To Booker, though, the Palin-Paul-Perry trifecta played into his emerging strategy for the campaign's final weeks: to aggressively paint Lonegan as a conservative whose views are out of sync with New Jersey's more liberal leanings. Palin gave Booker a high-profile target who might rile the left as much as the right.
"The people who would be swayed by those endorsements should already be in the Lonegan camp," said Brigid Harrison, a political scientist at Montclair State University. "If you're an undecided Democrat, if you have doubts about Booker, these endorsements, they're going to drive you right back into the Booker camp."
The Booker camp hopes so, anyway.
A day before Palin's endorsement, Booker launched a television ad calling Lonegan "too extreme for New Jersey." Next, Booker's campaign sent out a list of hard-right quotes from Lonegan and Palin side by side. And Friday, a Booker fund-raising e-mail began simply:
"Dear Friend, Our opponent just announced that Sarah Palin is endorsing him."
"Sending my opponent down to Washington to join a fringe group of tea partyers would make what's wrong with Washington worse," Booker said at a Friday debate against Lonegan. He used a version of extreme in nearly every debate answer.
In a state where registered Democrats outnumber Republicans by 732,000, where no Republican has been elected to the Senate since 1972, and where President Obama won by 15 and 18 points, Lonegan needs to peel off swing voters and moderate Democrats to win.
And as the GOP's official nominee, he might have a better chance to do that than in previous races, when he ran as the conservative alternative to more mainstream Republicans, Harrison said.
But, she added, "the Paul endorsement or the Palin endorsement don't carry a lot of weight" with undecided voters.
Palin, however, played down the challenges of winning in New Jersey.
"I encourage voters in New Jersey to give Steve a look and not believe those in the media who tell us conservatives can't win in certain areas!" she said in her endorsement, released by the Lonegan campaign.
Lonegan, in an interview, said Palin "helps raise money, helps get people energized."
Lonegan had $241,282 on hand as of the end of September, compared with $2.63 million for Booker.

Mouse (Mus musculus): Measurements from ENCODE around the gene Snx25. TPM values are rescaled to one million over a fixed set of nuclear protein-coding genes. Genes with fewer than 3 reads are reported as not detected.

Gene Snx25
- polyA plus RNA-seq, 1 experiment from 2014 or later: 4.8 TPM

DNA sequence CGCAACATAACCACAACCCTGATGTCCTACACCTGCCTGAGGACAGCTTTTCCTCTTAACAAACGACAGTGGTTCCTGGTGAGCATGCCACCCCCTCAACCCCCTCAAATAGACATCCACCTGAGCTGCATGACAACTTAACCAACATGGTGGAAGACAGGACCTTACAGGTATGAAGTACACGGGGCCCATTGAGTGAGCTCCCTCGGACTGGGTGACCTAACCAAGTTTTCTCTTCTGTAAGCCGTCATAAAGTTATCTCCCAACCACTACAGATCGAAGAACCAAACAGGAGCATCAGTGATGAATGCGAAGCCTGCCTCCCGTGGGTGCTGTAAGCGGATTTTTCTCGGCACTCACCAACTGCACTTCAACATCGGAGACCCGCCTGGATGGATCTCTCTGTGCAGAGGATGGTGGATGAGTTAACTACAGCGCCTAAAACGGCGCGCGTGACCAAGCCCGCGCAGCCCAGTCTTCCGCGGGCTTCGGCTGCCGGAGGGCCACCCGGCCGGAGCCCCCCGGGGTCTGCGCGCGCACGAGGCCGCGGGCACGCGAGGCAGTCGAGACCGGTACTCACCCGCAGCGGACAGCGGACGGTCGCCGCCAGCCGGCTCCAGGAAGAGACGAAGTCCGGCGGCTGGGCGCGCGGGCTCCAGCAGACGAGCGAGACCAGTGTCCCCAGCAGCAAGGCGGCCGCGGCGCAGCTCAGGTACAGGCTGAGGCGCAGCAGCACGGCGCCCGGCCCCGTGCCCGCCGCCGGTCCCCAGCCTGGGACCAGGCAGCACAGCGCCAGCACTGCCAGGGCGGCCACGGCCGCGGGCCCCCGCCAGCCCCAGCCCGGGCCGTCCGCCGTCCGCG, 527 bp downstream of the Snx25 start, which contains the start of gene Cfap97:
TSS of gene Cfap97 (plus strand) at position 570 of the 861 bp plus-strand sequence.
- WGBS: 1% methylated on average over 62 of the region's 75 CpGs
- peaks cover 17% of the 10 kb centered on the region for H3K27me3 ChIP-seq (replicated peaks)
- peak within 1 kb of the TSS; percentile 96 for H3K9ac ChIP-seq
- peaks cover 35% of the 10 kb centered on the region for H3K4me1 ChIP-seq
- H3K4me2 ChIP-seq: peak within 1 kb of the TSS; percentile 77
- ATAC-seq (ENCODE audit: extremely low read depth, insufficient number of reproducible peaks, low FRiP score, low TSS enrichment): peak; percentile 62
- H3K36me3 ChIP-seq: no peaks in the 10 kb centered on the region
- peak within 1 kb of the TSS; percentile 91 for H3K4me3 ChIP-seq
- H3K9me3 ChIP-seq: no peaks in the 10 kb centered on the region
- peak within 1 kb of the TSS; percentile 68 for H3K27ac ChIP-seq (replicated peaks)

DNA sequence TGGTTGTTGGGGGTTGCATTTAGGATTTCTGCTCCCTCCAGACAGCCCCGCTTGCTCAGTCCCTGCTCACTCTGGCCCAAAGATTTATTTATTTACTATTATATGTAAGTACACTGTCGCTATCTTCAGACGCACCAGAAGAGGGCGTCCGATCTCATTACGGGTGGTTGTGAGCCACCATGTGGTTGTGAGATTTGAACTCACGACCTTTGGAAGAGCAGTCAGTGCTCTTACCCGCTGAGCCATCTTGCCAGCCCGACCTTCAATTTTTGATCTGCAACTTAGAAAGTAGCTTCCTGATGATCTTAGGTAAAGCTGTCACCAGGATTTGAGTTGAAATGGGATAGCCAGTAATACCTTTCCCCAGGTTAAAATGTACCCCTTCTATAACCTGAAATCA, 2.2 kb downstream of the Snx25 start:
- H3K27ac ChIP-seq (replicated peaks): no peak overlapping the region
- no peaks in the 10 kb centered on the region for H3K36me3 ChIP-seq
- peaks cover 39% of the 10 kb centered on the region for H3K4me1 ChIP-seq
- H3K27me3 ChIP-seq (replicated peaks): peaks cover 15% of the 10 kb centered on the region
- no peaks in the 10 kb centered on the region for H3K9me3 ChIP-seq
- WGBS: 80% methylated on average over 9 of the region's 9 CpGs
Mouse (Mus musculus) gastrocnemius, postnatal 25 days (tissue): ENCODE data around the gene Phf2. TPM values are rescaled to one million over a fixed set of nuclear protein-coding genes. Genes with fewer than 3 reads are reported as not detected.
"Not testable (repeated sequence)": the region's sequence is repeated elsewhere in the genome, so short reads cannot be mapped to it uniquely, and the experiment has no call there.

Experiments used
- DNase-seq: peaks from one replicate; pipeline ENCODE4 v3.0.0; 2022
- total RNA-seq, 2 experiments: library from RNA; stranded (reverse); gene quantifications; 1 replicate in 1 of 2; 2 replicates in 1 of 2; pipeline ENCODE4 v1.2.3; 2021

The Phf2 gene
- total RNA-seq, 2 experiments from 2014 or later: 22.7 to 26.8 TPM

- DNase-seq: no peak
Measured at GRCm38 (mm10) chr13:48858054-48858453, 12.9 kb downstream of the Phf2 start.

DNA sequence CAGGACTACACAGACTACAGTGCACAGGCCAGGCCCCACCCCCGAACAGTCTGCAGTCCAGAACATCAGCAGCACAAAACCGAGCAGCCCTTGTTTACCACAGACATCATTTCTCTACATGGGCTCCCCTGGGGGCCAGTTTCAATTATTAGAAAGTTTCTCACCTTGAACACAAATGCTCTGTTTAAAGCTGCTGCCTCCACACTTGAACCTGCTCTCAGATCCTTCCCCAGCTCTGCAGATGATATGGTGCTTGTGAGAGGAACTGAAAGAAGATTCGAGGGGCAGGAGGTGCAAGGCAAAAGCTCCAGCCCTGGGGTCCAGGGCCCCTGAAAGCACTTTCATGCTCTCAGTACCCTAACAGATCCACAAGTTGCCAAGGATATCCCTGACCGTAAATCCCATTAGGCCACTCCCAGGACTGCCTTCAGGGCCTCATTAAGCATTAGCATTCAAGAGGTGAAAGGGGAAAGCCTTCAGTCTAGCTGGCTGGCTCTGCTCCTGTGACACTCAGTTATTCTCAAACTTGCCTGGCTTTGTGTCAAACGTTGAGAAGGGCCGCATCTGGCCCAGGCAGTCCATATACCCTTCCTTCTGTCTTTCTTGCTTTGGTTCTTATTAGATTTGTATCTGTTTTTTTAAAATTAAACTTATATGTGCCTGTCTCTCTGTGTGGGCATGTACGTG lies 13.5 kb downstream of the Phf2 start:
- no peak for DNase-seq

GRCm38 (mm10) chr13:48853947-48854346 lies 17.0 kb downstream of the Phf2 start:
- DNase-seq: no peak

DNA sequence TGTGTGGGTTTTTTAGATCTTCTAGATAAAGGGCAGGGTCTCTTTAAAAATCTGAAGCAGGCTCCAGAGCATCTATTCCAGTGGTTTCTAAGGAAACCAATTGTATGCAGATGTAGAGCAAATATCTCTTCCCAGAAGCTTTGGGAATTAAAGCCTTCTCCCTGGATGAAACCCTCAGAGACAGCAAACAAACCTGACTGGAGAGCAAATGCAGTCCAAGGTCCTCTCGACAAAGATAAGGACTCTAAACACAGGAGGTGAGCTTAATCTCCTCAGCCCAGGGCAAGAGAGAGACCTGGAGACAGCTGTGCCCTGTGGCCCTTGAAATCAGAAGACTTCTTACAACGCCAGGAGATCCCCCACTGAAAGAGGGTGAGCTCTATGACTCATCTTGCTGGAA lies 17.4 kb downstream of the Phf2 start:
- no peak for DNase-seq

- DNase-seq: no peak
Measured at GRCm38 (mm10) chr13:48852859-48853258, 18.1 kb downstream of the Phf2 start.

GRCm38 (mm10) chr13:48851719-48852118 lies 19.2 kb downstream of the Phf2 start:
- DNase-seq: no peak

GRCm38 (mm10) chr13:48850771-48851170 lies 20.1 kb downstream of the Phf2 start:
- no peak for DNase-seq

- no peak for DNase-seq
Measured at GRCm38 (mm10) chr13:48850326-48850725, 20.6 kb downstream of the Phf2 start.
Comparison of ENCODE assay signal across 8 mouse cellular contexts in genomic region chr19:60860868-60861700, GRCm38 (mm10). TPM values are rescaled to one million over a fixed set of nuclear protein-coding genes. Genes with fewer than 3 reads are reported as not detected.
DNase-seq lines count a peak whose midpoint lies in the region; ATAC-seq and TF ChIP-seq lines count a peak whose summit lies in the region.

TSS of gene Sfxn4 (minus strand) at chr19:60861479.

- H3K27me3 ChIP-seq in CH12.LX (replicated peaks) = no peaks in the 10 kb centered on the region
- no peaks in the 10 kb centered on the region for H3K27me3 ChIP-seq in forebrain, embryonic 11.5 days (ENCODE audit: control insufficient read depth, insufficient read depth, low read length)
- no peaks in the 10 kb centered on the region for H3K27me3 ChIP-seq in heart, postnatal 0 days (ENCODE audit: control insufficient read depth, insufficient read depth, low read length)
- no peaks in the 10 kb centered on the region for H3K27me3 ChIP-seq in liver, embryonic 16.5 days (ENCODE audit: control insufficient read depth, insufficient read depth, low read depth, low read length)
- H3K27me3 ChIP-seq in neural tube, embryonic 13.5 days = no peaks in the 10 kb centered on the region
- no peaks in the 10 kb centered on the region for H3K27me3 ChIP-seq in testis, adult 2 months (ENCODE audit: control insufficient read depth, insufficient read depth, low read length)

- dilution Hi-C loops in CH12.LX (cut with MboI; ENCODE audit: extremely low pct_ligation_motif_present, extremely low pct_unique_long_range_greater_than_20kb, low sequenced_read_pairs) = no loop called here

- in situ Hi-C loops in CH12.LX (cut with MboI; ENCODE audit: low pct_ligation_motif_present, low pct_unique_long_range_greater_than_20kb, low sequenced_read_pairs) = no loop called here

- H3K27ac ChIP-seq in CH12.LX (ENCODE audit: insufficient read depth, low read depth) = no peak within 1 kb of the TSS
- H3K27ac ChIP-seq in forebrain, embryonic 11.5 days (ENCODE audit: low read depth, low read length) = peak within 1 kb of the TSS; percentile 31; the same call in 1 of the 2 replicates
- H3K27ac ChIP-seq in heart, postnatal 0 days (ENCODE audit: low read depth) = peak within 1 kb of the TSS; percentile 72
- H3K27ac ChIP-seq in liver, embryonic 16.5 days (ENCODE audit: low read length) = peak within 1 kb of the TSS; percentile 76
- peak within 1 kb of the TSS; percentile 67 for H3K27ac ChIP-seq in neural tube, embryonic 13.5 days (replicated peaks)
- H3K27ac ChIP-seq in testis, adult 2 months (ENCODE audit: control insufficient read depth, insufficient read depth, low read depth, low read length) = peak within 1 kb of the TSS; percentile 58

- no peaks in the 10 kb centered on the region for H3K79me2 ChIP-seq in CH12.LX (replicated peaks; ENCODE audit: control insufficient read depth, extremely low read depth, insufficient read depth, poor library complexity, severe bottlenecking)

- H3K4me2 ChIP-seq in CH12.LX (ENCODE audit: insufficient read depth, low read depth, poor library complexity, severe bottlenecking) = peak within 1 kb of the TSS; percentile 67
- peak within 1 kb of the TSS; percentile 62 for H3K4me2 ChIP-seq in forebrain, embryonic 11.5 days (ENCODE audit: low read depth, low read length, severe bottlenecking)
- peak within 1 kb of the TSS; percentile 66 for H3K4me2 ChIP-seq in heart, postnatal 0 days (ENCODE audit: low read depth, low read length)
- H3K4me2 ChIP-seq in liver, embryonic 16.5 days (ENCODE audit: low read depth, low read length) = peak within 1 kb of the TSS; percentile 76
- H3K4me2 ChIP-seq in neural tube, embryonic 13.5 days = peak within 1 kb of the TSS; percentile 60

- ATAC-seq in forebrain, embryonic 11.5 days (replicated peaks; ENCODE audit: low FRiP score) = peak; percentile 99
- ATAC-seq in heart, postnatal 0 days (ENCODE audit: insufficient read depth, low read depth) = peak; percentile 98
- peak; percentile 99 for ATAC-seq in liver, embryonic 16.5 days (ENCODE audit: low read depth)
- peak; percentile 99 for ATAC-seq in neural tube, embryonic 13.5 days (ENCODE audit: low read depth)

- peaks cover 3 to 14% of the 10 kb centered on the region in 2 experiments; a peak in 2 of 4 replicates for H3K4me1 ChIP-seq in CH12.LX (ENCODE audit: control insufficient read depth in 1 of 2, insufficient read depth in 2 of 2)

Carl Golden, a former spokesman for Republican New Jersey Govs. Thomas H. Kean and Christie Whitman, said the Palin-Perry-Paul backing would help Lonegan, because people already knew his conservative views.
"The thing about Steve is, he really makes no apologies for who he is, what he believes in," Golden said. "He doesn't dance around those issues, so bringing in folks of like minds, like Gov. Perry, like Paul, like Palin, doesn't raise any great issues for him."
Palin backed Lonegan in a news release and on social media, but there were no plans for her to come to New Jersey to campaign.
As of Friday evening, 13,864 people had "liked" Palin's Lonegan endorsement on her Facebook page. (That paled next to many of her other recent postings, however.)
Lonegan has also been endorsed by Gov. Christie, who is widely seen as a pragmatist rather than an ideologue. But the governor's most recent public appearance with a Senate hopeful was beside Booker.
In an event that was billed as nonpolitical but still raised eyebrows this close to Election Day, Booker and Christie cut a ribbon in late September at a major Newark development, bolstering their bipartisan credentials (even though each has vowed to help his respective opponent).
Booker has formal backing from Obama, and Vice President Biden is scheduled Friday to campaign for him.
Lonegan pointed to two other people supporting Booker, Chicago Mayor Rahm Emanuel and ex-Newark Mayor Sharpe James, a former Booker nemesis, who ended his career in jail but issued a surprising recent endorsement. (The James nod did not appear to be part of an orchestrated campaign effort and was not promoted by the Booker camp.)
"I'll put Sarah Palin up against Rahm Emanuel and Sharpe James any day," Lonegan said.
Any energy and money Palin brings Lonegan will be crucial in this unusual special election, being held Oct. 16, when the campaigns will have to work hard to get voters to the polls.
"Sarah Palin, like it or not," Golden said, "still can whip some folks up out there."
On both sides of the aisle.